As the clock continued to tick, tension exploded on the bench, with Daniele De Rossi showing disappointment when Ventura asked him to warm up, and allegedly shouting: “What the hell do you need me for? Send in Insigne! We don’t need to tie, we need to win, goddammit!”



Meanwhile, on social media…Here’s how twitter user @danka72italy sees it. Caption reads: “We had to pay for these sooner or later”

In one way or another, Ventura got the message: He still kept Lorenzo Insigne on the bench, but sent in strikers Stephan El Shaarawy, Andrea Belotti, and eventually Federico Bernardeschi. The Paraoh tried to catch the Swedish goalie by surprise with a powerful long range shot, still Olsen managed to deflect. A header by Marco Parolo, served with a cross by Florenzi, produced the same outcome.

With 10 minutes to go, San Siro finally woke up and the 72000 spectators started to consistently push the Azzurri with chants and encouragements. But by that time, it was clear that Italy hadn’t it anymore. You didn’t need to wait the final whistle to understand that they were not going to score tonight. Buffon went all-in, and pushed himself into Sweden’s box twice during extra time, to support on two corner kicks.

The last one ended with Florenzi’s kiss on the ball, to propitiate a miracle that didn’t happen. Indeed, the miracle was made by the Suedes, who will participate to a World Cup for the first time since 2006.

Sweden’s players rightfully celebrate an unexpected qualification after holding Italy on to a goalless draw (Photo Credit: AP / Associated Press)

After midnight, Gian Piero Ventura came to talk to press, after most of his senators had announced their quitting. He apologized to all the Italians, but failed to spontaneously resign.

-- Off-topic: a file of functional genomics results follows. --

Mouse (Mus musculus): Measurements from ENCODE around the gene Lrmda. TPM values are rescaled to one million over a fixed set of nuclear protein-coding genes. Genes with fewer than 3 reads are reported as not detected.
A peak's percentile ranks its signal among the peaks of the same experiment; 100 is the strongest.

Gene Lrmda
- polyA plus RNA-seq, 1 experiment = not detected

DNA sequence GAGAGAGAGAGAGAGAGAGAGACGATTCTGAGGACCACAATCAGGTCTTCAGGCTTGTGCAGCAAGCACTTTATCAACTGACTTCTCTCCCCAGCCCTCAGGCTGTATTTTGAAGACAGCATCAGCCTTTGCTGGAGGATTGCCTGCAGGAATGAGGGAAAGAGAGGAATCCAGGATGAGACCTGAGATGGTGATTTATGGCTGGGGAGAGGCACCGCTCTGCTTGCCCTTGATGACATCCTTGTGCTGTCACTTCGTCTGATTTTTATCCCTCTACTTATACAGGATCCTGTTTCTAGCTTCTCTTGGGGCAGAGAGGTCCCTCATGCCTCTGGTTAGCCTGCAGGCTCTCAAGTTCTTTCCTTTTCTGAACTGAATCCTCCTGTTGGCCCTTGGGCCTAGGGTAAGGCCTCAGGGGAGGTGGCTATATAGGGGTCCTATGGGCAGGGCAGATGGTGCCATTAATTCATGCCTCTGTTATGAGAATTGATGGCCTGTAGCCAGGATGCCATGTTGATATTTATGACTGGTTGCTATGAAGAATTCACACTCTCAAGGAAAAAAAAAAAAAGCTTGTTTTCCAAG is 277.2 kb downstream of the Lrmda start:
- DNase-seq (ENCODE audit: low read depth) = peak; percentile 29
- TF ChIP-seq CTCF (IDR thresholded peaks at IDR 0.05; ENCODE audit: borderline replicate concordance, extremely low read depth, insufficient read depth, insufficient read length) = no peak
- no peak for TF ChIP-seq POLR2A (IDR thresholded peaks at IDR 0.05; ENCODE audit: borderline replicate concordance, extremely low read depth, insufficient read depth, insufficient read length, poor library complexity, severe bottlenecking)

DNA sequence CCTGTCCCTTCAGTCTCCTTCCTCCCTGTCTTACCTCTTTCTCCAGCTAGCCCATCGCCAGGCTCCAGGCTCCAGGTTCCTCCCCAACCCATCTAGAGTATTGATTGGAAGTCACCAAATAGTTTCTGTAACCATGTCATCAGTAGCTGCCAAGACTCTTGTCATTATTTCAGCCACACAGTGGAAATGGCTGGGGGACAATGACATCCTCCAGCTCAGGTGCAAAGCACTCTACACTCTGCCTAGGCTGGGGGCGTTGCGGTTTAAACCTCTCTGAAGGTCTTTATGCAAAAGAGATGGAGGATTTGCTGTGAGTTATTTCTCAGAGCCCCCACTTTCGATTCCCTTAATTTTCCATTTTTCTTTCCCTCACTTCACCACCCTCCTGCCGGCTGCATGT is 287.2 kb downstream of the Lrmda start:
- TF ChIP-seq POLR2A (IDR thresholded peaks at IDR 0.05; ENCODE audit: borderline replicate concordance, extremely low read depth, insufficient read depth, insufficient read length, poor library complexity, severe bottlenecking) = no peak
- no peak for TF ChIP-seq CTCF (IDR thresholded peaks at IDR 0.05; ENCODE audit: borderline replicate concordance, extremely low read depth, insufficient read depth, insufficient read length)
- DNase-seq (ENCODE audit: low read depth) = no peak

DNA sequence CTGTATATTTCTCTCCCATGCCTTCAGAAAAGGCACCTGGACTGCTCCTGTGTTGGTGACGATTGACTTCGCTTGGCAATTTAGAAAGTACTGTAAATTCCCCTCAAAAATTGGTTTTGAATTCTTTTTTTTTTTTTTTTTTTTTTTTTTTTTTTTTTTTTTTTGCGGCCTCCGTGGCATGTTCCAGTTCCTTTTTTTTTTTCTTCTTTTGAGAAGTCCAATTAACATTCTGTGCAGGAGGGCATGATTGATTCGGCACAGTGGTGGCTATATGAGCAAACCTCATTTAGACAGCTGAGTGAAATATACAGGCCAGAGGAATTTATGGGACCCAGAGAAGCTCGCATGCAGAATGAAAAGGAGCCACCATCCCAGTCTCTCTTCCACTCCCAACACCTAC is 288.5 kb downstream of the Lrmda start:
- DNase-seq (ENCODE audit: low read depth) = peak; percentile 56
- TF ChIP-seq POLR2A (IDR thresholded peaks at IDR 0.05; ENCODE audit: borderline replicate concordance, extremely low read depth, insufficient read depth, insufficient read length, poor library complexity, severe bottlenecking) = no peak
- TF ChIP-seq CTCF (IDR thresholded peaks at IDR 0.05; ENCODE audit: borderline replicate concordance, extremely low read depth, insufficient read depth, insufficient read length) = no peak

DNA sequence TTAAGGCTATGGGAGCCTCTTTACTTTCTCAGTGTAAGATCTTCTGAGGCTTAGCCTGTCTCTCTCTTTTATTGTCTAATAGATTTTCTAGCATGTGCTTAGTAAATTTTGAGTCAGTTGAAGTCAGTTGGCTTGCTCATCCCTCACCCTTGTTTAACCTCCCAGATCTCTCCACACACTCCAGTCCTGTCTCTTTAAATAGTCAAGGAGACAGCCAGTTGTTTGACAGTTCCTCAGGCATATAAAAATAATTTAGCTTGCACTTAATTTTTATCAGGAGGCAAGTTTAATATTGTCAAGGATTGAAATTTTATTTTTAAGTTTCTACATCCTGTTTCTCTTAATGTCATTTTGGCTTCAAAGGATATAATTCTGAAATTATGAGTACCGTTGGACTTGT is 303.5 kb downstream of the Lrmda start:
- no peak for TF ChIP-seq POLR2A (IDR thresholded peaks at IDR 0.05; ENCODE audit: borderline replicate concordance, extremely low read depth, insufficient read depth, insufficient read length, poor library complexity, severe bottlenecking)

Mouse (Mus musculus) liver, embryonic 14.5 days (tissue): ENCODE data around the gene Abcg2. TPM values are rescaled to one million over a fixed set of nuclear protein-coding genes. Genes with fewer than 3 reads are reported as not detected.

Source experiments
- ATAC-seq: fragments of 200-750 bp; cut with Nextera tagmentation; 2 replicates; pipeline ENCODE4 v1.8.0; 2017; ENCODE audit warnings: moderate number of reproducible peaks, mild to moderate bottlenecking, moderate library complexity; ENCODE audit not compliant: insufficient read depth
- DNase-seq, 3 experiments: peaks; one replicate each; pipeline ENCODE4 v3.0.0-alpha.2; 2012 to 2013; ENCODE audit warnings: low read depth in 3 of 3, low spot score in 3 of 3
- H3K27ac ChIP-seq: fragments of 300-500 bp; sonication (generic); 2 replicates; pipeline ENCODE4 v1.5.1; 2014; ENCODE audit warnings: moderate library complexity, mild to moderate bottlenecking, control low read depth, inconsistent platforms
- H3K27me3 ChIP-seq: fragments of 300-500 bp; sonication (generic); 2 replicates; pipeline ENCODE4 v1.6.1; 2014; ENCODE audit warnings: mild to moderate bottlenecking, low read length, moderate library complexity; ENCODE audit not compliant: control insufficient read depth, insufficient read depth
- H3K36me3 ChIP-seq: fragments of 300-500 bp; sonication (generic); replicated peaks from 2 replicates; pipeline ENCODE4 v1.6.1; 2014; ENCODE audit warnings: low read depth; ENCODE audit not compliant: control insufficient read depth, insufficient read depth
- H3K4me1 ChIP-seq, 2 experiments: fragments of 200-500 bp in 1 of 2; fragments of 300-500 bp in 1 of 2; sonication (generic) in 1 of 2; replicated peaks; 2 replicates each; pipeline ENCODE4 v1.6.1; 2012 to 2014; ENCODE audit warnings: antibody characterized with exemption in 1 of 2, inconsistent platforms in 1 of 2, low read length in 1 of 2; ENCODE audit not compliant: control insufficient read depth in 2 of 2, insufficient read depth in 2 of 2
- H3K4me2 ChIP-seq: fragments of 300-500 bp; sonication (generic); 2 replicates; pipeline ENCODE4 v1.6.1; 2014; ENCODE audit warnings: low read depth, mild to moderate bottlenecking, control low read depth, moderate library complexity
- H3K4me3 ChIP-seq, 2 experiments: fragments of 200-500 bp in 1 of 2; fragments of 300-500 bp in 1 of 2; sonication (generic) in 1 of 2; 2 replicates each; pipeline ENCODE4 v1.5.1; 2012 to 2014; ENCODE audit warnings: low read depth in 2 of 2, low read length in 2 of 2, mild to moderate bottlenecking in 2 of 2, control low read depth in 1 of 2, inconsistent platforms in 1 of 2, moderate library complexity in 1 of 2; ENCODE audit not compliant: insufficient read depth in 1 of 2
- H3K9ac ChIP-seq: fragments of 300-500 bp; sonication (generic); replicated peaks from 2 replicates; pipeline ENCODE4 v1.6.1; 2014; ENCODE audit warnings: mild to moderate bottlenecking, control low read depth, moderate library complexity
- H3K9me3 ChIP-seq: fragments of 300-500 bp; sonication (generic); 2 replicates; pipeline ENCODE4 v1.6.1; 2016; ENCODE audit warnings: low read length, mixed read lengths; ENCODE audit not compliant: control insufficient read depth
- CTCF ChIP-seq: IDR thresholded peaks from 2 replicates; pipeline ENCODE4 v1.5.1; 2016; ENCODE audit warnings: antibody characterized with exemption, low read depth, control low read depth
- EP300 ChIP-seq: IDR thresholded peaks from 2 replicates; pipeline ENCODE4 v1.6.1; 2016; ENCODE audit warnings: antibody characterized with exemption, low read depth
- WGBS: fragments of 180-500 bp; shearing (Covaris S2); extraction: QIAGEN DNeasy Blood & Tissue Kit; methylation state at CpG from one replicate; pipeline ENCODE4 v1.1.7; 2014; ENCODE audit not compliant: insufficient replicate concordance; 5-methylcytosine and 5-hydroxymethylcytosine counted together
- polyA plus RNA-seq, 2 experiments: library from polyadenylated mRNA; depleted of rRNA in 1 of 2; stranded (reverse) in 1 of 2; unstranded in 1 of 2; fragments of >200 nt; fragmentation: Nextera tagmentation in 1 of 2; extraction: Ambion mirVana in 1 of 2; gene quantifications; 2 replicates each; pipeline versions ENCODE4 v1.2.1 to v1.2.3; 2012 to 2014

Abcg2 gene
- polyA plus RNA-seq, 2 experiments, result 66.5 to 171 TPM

We thought that Italy had hit rock bottom four years ago, when Uruguay sent them out from a World Cup group stage for the second time in a row. We thought that nothing could be worse than failing to qualify for a World Cup for the first time in 60 years.

We were painfully wrong: as of now, Ventura is still the Azzurri’s coach.



ITALY (3-5-2): Buffon; Barzagli, Bonucci, Chiellini; Candreva (76’ Bernardeschi), Parolo, Jorginho, Florenzi, Darmian (64’ El Shaarawy); Immobile, Gabbiadini (64’ Belotti). (Donnarumma, Perin, Astori, Rugani, Zappacosta, De Rossi, Gagliardini, Eder, Insigne). Coach: Ventura
SWEDEN (4-4-2): Olsen; Lustig, Lindelof, Granqvist, Augustinsson; Claesson (72’ Rhoden), Larsson, J. Johansson (19’ Svensson), Forsberg; Berg, Toivonen (54’ Thelin). (K. Johansson, Nordfeldt, Olsson, Jansson, Helander, Krafth, Svensson, Durmaz, Sema, Guidetti). Coach: Andersson

REFEREE: Mateu Lahoz (Spain)
NOTES: Attendance: 72.696; Yellow Cards: Chiellini, Immobile, Bernardeschi, Barzagli (I), Forsberg, J. Johansson, Lustig, Thelin (S); Extra Time: 3’ 1st Half; 5’ 2nd Half.

Feature Photo Credit: Reuters